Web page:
Microsoft chief sorry for saying women should not ask for pay rise

Oct 13, 2014 | Digital marketing skills, Regulation

The new boss of Microsoft has apologised after his comments on women in the workplace sparked a wave of criticism for being sexist, claiming women should not ask for a pay rise and should have “faith in the system” instead. Watch the video from the event, called the ‘Grace Hopper Celebration of Women in Computing’, […]

The new boss of Microsoft has apologised after his comments on women in the workplace sparked a wave of criticism for being sexist, claiming women should not ask for a pay rise and should have “faith in the system” instead.
Watch the video from the event, called the ‘Grace Hopper Celebration of Women in Computing’, here:


The remarks came during a Q&A at told a conference to celebrate women in technology,
as a response to a question from academic and Microsoft board member Maria Klawe about women’s pay, which is a hot issue in a tech industry heavily dominated by men.
His response: ‘It’s not really about asking for the raise, but knowing and having faith that the system will actually give you the right raises as you go along.’
Not asking for raise, he added, is ‘good karma’ that would help a boss realize that the employee could be trusted and should have more responsibility.
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Klawe told the Grace Hopper Celebration of Women in Computing event that she disagreed with her boss’s response, triggering cheers from the audience.
She suggested women do their homework on salary information and first practice asking with people they trust.
His comments caused an uproar online, and Microsoft posted a memo from him on its website.
In it, Nadella said he answered the question ‘completely wrong’ and that he thinks ‘men and women should get equal pay for equal work.
And when it comes to career advice on getting a raise when you think it’s deserved, Maria’s advice was the right advice. If you think you deserve a raise, you should just ask.’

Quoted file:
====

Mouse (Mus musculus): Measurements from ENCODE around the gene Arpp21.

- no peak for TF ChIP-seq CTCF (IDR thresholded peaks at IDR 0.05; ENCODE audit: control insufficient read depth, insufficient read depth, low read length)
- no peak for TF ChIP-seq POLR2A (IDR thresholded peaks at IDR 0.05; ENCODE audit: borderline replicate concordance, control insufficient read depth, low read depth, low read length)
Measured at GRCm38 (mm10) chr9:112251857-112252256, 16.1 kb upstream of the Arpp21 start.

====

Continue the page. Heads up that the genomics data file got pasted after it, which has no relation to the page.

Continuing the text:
Still, his comments at the event, the Grace Hopper Celebration of Women in Computing, underscored why many see technology companies as workplaces that are difficult to navigate or even unfriendly for women and minorities.
Tech companies, particularly the engineering ranks, are overwhelmingly male, white and Asian.
Many tech firms are still struggling to address a lack of diversity within their staff , with many implementing programs such as employee training sessions and by participating in initiatives meant to introduce young students to coding.
That’s roughly comparable to diversity data released by other big tech companies this year.
‘Without a doubt I wholeheartedly support programs at Microsoft and in the industry that bring more women into technology and close the pay gap,’ Nadella wrote in his memo to employees.
The comments were particularly inflammatory because only last week Microsoft reported that less than 30% of its 100,000-strong global workforce is female. That 70/30 ratio is regarded as fairly standard among other technology companies such as Google, Facebook and Yahoo.
Research by the American Association of University Women, published last year, revealed that women were overall paid 78% of what equally qualified men received, although some data suggest the pay gap is less in the tech sector.

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